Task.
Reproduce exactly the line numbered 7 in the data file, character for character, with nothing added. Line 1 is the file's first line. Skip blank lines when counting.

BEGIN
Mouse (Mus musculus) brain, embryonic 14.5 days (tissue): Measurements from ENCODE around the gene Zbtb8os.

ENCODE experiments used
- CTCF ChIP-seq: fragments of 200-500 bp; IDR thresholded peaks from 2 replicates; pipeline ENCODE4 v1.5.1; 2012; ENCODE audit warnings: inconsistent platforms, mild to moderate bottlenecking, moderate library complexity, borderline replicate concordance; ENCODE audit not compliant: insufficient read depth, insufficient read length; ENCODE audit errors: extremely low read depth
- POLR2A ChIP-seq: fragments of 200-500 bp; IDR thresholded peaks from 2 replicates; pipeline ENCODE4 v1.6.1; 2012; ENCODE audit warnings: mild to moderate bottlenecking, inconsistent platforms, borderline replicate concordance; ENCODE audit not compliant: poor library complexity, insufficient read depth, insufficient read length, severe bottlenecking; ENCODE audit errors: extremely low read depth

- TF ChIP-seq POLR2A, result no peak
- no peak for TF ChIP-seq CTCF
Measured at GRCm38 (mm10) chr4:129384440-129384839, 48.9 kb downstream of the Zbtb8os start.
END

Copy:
Measured at GRCm38 (mm10) chr4:129384440-129384839, 48.9 kb downstream of the Zbtb8os start.